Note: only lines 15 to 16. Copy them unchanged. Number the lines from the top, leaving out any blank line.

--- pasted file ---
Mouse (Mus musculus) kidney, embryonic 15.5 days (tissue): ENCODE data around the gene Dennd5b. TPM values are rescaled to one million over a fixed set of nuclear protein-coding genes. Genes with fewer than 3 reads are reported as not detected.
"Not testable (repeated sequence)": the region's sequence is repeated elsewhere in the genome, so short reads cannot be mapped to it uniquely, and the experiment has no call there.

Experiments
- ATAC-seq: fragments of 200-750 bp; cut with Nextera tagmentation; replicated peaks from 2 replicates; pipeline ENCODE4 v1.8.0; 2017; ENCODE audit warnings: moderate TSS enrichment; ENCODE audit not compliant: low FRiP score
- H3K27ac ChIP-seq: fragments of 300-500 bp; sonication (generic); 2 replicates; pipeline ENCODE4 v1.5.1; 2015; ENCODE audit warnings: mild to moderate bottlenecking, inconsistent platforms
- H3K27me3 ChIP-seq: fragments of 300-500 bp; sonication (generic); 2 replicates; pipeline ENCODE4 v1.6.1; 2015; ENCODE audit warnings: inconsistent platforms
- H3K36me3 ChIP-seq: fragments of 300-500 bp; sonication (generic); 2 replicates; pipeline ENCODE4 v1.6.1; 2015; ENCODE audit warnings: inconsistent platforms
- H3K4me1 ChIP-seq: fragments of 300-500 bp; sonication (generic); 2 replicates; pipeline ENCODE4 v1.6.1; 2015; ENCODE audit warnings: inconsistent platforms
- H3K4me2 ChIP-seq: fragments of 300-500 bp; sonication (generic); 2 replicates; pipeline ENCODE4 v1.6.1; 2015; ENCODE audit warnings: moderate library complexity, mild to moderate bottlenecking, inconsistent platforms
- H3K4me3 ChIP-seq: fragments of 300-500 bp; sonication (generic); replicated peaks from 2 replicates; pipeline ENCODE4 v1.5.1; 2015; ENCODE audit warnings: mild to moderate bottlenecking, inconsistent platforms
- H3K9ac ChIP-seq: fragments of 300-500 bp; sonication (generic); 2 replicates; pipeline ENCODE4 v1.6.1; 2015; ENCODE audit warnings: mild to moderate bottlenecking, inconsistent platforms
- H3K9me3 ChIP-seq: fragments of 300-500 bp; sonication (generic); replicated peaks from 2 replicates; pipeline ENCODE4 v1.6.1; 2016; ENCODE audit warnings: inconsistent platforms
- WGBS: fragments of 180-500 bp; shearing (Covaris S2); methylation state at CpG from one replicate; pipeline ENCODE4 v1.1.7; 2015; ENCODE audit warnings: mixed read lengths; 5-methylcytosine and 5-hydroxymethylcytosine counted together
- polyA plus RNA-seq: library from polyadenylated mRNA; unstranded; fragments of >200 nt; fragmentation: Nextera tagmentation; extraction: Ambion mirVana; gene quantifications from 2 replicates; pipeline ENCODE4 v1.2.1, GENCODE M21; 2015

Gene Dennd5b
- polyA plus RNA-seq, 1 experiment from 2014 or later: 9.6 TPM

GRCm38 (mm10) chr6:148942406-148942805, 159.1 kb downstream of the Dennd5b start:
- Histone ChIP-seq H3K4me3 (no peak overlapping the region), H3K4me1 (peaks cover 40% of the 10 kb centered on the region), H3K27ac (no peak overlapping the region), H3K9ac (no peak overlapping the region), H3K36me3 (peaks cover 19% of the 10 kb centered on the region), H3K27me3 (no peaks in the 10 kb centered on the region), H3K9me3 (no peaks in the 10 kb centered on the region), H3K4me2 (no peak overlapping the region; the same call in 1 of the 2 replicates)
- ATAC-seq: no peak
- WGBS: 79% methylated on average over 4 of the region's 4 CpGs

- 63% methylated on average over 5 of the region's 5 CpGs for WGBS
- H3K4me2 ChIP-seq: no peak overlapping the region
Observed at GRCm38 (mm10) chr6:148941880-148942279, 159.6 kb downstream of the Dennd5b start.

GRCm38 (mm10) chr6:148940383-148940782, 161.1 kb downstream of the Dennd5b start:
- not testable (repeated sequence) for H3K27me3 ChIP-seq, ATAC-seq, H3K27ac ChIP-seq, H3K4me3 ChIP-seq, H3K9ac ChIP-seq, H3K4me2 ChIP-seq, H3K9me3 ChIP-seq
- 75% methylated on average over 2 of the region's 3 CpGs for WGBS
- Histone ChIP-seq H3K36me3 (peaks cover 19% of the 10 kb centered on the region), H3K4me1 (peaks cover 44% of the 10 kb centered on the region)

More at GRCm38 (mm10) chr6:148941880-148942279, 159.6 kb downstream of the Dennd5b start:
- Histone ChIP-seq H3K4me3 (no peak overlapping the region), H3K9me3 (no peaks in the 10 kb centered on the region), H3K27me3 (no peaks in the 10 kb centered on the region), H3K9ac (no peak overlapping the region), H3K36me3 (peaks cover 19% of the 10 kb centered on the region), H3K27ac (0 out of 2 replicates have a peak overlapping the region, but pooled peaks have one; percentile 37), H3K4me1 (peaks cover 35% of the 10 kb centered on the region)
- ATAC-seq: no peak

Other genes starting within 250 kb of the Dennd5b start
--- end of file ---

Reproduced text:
Gene Dennd5b
- polyA plus RNA-seq, 1 experiment from 2014 or later: 9.6 TPM